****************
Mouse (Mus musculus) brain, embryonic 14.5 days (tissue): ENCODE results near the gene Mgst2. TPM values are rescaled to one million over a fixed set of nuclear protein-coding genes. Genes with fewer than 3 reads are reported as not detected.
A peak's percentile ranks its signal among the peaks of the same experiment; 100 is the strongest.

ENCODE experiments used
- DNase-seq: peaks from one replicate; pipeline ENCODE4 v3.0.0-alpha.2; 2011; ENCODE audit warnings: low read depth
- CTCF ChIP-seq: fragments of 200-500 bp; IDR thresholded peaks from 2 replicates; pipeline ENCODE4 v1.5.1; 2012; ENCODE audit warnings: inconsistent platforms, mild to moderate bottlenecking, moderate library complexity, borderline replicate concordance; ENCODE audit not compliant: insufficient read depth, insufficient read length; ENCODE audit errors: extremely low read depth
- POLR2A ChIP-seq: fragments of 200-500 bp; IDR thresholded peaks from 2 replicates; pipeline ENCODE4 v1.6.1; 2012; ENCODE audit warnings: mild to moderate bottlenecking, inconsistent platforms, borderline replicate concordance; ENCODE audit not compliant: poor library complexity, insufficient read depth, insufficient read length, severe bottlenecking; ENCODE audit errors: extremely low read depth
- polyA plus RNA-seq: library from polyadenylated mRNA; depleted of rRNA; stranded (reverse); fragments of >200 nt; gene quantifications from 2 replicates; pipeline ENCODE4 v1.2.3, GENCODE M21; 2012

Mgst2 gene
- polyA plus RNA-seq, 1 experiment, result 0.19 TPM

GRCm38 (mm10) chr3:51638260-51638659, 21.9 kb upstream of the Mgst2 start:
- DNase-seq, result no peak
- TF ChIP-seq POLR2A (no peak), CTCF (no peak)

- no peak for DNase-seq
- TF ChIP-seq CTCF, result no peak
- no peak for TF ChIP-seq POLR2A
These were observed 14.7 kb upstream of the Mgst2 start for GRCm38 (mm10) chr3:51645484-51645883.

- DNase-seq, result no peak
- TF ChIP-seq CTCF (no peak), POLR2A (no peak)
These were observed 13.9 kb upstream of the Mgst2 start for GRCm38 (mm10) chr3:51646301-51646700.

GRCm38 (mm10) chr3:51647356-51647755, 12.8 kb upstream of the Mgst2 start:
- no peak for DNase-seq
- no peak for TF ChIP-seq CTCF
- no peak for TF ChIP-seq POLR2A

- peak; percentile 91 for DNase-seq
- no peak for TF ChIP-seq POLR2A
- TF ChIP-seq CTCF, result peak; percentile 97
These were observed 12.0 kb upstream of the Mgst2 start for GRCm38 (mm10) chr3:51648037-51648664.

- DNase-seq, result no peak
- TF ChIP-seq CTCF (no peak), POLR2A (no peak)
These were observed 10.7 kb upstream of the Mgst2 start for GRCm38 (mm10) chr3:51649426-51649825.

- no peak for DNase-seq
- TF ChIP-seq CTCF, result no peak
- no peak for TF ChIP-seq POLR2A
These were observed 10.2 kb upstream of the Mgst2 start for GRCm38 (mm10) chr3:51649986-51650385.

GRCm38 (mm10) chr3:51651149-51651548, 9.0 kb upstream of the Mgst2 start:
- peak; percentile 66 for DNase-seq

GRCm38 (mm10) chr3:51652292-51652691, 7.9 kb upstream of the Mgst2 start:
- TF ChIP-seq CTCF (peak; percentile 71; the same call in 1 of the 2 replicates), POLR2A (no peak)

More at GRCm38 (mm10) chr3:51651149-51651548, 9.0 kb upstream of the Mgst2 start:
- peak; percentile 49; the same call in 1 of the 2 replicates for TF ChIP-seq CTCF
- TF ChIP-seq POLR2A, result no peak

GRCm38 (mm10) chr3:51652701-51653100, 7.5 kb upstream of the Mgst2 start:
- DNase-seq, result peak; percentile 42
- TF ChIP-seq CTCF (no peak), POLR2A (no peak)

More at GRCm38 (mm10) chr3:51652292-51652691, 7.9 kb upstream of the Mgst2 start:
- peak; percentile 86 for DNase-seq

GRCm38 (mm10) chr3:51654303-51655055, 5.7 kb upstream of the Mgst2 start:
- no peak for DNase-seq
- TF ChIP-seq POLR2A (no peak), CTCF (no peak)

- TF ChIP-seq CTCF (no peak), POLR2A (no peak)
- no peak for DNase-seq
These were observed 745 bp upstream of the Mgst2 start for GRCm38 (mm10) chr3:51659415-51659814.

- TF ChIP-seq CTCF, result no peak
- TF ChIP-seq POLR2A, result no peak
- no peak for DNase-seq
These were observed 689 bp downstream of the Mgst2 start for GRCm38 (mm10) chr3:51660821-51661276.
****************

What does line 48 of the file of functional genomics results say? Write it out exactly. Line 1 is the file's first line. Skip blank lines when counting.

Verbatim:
- no peak for DNase-seq